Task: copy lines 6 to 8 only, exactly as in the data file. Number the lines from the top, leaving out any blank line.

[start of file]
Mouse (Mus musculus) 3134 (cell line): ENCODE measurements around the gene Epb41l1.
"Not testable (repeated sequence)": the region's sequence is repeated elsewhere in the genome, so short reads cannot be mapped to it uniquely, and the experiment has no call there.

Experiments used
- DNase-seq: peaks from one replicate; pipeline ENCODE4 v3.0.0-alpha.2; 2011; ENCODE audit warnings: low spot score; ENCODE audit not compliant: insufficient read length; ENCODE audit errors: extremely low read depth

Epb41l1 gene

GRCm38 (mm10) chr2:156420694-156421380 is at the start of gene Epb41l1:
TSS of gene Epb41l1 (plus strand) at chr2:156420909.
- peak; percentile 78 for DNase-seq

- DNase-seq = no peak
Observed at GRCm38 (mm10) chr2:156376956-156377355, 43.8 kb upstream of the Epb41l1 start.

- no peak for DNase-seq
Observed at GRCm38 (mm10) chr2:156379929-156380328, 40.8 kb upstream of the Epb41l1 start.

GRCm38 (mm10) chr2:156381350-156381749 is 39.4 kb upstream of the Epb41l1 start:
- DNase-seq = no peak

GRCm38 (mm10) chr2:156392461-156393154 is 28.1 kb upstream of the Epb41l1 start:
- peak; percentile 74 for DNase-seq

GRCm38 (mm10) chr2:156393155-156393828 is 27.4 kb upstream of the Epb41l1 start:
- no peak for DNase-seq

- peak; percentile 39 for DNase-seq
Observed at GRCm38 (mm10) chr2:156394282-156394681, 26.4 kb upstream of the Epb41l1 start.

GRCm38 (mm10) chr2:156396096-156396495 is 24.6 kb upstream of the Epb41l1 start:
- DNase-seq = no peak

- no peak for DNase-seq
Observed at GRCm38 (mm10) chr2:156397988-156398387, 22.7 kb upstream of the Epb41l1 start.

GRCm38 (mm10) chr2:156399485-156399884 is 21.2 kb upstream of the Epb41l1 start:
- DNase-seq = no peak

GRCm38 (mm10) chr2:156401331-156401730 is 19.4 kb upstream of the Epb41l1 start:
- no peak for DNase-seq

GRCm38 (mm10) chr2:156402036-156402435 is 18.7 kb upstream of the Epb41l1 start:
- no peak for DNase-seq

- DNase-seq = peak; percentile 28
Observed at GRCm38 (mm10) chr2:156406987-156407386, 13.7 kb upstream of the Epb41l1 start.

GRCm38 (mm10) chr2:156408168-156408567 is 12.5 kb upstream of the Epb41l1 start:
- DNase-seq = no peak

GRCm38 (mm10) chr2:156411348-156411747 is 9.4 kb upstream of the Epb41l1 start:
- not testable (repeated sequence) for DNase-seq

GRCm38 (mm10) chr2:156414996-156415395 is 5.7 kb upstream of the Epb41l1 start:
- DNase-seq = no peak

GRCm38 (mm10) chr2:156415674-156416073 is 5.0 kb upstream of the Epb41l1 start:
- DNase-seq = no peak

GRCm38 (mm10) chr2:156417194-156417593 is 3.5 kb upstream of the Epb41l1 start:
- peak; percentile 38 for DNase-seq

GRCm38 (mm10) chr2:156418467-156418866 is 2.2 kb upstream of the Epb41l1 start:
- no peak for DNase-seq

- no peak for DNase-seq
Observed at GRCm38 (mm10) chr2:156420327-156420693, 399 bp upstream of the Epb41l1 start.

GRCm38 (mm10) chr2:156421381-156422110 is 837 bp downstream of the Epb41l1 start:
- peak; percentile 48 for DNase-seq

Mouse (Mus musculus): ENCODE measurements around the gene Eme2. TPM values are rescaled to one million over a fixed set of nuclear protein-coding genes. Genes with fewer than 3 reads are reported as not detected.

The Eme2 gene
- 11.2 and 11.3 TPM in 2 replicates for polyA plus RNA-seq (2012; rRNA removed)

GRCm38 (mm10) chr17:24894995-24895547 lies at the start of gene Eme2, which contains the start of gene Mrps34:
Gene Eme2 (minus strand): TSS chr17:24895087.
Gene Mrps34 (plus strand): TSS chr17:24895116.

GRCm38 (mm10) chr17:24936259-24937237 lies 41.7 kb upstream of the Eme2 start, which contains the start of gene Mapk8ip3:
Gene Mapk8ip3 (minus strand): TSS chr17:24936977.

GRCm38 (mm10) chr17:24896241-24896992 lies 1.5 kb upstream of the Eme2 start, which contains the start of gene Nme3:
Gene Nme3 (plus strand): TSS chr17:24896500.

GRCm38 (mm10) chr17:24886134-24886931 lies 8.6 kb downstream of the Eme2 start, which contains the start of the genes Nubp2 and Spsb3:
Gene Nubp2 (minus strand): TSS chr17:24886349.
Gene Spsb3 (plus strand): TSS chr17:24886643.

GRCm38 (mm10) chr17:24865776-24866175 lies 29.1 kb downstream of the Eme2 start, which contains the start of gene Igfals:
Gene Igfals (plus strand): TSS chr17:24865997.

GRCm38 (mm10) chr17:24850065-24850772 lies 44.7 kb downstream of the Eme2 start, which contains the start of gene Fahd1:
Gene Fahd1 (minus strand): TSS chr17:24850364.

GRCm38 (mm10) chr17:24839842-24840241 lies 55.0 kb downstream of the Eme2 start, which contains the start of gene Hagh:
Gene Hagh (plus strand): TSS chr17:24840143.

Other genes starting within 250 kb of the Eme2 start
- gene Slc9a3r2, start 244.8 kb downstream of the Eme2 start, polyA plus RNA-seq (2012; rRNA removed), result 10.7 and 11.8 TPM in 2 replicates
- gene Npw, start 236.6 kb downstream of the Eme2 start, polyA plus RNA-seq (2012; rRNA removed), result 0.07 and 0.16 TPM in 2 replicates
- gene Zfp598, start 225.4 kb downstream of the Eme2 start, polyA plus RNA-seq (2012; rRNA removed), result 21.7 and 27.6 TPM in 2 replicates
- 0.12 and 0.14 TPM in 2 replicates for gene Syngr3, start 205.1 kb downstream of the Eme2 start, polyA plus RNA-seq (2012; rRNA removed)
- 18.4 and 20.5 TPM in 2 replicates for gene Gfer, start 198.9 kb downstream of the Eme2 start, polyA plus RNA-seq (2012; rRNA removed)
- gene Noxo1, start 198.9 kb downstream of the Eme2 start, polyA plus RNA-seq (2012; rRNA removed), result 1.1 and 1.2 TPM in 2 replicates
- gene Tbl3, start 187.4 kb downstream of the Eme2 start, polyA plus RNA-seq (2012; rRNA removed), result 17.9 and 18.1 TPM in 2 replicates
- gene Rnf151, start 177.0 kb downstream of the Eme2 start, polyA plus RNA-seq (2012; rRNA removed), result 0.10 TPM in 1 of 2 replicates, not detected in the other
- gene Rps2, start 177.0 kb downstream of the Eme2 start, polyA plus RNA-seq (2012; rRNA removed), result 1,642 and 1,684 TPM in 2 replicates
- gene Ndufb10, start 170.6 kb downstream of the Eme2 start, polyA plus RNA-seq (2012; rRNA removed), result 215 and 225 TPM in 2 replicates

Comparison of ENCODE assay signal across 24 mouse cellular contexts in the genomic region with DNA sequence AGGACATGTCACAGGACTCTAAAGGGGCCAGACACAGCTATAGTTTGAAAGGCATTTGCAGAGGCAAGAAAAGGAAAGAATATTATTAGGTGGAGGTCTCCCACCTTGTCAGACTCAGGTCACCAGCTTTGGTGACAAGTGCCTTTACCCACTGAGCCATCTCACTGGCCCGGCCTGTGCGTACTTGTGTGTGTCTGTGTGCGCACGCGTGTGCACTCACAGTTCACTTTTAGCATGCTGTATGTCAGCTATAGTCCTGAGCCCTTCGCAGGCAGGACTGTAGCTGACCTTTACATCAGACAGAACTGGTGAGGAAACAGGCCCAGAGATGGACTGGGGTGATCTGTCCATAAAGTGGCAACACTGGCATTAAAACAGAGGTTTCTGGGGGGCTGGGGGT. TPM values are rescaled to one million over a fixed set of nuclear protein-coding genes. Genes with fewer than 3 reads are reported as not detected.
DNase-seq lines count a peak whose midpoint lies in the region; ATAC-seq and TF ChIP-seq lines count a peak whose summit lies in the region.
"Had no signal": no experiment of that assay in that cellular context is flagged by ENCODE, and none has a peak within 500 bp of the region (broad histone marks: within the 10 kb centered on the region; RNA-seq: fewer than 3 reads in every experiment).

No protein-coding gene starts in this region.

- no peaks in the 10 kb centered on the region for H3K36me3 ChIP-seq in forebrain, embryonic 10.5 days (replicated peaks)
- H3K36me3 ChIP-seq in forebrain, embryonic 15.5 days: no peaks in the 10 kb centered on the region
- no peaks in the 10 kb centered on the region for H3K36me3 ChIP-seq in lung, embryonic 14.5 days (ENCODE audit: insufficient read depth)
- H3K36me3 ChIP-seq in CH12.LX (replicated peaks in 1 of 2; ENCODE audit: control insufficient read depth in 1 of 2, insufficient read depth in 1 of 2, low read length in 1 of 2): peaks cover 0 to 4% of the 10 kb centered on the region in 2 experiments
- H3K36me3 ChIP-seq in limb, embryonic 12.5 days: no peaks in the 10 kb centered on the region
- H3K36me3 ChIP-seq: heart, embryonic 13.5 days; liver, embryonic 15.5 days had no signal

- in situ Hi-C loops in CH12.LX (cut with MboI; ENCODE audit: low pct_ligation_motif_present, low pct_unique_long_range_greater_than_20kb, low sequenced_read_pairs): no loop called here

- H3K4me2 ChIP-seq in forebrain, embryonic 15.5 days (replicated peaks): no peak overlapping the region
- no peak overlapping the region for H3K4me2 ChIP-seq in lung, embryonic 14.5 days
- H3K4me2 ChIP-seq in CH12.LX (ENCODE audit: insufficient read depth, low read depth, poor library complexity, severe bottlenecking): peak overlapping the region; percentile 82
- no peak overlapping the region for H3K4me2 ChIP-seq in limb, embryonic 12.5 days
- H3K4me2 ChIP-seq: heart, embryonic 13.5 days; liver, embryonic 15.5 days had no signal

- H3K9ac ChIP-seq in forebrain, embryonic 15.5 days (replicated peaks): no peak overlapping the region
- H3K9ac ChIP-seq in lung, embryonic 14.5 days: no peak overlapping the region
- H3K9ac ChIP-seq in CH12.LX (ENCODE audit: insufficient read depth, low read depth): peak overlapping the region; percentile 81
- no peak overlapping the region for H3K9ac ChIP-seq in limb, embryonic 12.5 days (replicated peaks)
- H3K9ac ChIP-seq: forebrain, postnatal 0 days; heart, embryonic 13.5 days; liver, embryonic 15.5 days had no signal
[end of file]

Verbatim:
GRCm38 (mm10) chr2:156420694-156421380 is at the start of gene Epb41l1:
TSS of gene Epb41l1 (plus strand) at chr2:156420909.
- peak; percentile 78 for DNase-seq